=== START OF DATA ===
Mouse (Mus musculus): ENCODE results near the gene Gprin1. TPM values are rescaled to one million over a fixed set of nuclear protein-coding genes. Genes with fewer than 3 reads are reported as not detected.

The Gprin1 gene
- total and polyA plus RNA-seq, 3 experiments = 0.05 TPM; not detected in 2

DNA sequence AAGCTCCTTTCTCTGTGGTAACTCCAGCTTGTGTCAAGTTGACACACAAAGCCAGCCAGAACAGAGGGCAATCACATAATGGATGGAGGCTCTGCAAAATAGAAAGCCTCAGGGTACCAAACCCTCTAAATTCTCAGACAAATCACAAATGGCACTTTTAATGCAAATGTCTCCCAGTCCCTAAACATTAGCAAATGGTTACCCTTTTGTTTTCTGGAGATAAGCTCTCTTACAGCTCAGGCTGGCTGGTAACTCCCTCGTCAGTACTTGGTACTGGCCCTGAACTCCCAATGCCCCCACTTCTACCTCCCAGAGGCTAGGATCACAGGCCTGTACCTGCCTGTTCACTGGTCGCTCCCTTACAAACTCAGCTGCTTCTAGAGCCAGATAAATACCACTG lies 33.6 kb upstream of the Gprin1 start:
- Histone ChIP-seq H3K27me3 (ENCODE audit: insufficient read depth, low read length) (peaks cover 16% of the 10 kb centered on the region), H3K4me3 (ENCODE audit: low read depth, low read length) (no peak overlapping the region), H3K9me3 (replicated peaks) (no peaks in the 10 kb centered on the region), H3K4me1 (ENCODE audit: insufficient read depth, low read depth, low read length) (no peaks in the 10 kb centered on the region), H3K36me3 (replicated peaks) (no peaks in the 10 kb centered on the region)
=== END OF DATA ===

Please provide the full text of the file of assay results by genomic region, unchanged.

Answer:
Mouse (Mus musculus): ENCODE results near the gene Gprin1. TPM values are rescaled to one million over a fixed set of nuclear protein-coding genes. Genes with fewer than 3 reads are reported as not detected.

The Gprin1 gene
- total and polyA plus RNA-seq, 3 experiments = 0.05 TPM; not detected in 2

DNA sequence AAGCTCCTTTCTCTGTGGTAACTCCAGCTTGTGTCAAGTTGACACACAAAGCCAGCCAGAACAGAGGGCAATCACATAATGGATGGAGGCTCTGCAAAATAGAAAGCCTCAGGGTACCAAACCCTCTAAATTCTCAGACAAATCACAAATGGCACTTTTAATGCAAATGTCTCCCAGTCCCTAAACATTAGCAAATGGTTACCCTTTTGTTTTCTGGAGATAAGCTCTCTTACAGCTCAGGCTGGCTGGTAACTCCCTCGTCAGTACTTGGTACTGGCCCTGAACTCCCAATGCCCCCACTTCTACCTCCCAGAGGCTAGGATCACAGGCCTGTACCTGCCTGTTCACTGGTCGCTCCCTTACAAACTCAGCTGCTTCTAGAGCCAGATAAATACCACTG lies 33.6 kb upstream of the Gprin1 start:
- Histone ChIP-seq H3K27me3 (ENCODE audit: insufficient read depth, low read length) (peaks cover 16% of the 10 kb centered on the region), H3K4me3 (ENCODE audit: low read depth, low read length) (no peak overlapping the region), H3K9me3 (replicated peaks) (no peaks in the 10 kb centered on the region), H3K4me1 (ENCODE audit: insufficient read depth, low read depth, low read length) (no peaks in the 10 kb centered on the region), H3K36me3 (replicated peaks) (no peaks in the 10 kb centered on the region)